Manager Series, Part 5: Reasons to Fire an Employee
This is Part 5 of a 7-part series on management best practices, tips and tricks, and what not to do.
Part 1 starts with the basics of being in management, and how to be a good manager.
Part 2 teaches you how to conduct a good employee performance evaluation.
Part 3 covers getting good job performance from your employees.
Part 4 gives you ways to manage difficult employee conversations.
Part 6 shows you how to fire someone properly.
Part 7 talks about how to tell the remaining members of your team that someone has been fired.
To fire, or not to fire … that is the real question.
Here’s how to get to the right answer.
When you’re a manager, you do a lot of talking. Some days, it might feel like you spend countless hours having countless conversations with countless people. But the one we’re going to focus on in this article — the one that might be the hardest of them all — is an internal conversation, party of one:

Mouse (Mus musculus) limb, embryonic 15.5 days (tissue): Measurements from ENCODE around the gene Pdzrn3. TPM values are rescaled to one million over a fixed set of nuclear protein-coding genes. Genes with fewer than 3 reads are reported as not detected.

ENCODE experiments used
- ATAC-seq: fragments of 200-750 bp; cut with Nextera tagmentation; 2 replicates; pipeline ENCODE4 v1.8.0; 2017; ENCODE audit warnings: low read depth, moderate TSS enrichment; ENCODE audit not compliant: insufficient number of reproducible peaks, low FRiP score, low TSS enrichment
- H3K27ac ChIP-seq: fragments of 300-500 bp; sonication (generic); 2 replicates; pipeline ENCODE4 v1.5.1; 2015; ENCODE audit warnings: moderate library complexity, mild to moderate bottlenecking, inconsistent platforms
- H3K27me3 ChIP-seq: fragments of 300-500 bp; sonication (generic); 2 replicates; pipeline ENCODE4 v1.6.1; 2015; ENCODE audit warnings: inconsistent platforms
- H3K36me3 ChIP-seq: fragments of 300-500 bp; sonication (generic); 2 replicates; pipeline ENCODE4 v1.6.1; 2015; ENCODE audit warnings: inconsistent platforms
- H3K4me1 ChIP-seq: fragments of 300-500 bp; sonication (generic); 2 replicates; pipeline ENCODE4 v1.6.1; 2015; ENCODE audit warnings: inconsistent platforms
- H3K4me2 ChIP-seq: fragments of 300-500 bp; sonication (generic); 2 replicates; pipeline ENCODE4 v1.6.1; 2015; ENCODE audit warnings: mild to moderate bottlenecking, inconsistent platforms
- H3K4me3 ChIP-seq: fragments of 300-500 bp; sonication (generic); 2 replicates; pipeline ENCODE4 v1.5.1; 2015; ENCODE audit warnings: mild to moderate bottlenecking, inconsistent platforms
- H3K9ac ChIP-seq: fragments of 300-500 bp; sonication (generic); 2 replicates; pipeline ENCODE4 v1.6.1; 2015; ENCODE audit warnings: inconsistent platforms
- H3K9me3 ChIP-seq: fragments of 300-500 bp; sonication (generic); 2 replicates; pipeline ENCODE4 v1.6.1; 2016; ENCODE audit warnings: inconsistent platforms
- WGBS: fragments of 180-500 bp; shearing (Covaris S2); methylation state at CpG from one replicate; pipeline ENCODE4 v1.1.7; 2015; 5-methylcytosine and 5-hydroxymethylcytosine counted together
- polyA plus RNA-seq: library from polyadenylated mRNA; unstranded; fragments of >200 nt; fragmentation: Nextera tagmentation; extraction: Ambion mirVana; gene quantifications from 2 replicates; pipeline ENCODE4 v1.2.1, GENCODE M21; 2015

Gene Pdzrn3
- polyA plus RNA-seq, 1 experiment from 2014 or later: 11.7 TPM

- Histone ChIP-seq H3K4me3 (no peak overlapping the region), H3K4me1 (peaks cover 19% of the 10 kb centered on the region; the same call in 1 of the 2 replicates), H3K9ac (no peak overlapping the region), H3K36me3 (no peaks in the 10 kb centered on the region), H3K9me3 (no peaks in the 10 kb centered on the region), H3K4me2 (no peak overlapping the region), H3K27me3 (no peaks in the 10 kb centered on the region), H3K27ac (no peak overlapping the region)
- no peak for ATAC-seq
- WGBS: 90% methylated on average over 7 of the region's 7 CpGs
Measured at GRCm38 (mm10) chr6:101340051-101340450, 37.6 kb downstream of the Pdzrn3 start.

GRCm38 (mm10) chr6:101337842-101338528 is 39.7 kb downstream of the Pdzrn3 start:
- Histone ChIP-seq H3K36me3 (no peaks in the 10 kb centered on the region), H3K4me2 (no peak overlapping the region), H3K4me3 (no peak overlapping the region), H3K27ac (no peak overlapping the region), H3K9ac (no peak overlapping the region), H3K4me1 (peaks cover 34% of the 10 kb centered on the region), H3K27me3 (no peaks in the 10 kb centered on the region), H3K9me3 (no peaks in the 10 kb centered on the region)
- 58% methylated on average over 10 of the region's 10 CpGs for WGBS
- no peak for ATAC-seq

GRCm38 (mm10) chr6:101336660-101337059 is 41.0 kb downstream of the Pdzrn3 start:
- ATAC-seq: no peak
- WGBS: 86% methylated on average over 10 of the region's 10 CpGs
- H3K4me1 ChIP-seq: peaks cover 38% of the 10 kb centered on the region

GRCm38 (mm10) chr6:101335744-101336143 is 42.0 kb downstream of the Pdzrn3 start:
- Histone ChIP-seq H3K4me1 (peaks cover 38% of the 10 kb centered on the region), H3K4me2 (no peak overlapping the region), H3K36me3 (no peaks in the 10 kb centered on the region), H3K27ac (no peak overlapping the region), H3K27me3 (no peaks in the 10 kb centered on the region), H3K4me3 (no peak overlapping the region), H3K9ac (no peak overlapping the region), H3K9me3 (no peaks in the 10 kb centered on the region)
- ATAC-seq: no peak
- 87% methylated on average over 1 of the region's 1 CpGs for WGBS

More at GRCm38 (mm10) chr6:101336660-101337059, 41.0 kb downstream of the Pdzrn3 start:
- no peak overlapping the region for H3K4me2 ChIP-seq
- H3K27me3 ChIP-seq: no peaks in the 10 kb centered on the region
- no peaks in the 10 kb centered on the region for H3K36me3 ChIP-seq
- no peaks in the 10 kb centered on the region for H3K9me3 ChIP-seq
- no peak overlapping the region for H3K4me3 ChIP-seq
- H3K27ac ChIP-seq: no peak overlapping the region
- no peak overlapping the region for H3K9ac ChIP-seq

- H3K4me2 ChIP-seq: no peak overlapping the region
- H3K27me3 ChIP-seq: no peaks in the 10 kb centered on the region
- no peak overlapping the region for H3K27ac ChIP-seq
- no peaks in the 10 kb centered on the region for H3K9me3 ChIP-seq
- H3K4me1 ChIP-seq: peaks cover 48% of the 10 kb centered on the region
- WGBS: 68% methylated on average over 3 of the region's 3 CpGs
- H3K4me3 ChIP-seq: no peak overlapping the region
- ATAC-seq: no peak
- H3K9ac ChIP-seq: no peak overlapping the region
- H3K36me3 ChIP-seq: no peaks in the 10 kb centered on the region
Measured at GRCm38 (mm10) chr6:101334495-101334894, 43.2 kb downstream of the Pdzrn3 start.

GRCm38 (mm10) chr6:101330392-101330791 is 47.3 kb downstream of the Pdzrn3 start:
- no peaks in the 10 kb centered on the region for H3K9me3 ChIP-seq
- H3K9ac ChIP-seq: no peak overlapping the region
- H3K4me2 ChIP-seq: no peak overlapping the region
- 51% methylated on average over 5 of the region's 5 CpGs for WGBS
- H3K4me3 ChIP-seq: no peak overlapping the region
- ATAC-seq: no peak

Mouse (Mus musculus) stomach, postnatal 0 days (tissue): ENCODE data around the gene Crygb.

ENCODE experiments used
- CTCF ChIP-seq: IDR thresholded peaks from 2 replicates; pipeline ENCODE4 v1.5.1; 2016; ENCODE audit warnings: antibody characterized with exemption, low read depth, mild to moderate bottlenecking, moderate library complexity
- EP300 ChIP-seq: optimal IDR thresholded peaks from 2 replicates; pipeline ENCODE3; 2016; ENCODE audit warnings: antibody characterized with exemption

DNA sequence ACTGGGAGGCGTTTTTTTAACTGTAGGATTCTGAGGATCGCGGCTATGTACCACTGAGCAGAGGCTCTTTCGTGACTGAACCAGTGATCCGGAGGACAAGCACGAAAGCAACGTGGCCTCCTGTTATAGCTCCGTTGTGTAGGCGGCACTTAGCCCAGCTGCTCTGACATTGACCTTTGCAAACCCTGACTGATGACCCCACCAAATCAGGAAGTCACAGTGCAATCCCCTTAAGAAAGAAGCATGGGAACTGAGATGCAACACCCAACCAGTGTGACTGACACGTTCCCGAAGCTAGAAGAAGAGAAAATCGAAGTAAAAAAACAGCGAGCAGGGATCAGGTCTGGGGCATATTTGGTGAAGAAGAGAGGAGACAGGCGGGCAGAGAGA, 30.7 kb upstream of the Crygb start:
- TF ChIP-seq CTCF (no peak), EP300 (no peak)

“Should I fire this person?”
Letting an employee go has a big impact on the organization, on them, and on you.
And we’re going to pause here, for a minute, on the “you” part. Too many people learn about firing from watching movies, where it’s used as a hard-turn plot point. Like many things, how it goes in the movies bears no resemblance to reality. You know those scenes when someone walks into a room and gleefully yells “You’re fired!” at 20 people? That’s psychotic behavior for effect.
In the real world, though, firing someone — especially the first few times you have to do it — is a nightmare inside a nightmare. It’s spiders on your face while you’re giving a big public speech without notes and your crush is making out with their new partner in the front row. It’s sleepless nights and second-guessing and choking back tears while your employee pleads for you to reconsider.
And, if you’re reading this, it’s likely that your business is small enough for another layer of complexity — knowing that the person you’re going to fire is someone you see at work every single day. You know they’re allergic to cilantro and that they have a cat they rescued from a storm drain. They always laugh at your dumb jokes, and one time they brought in homemade snickerdoodles. They’re a person — not a collection of performance metrics — and your choice here will likely mean that they’ll struggle paying bills next month.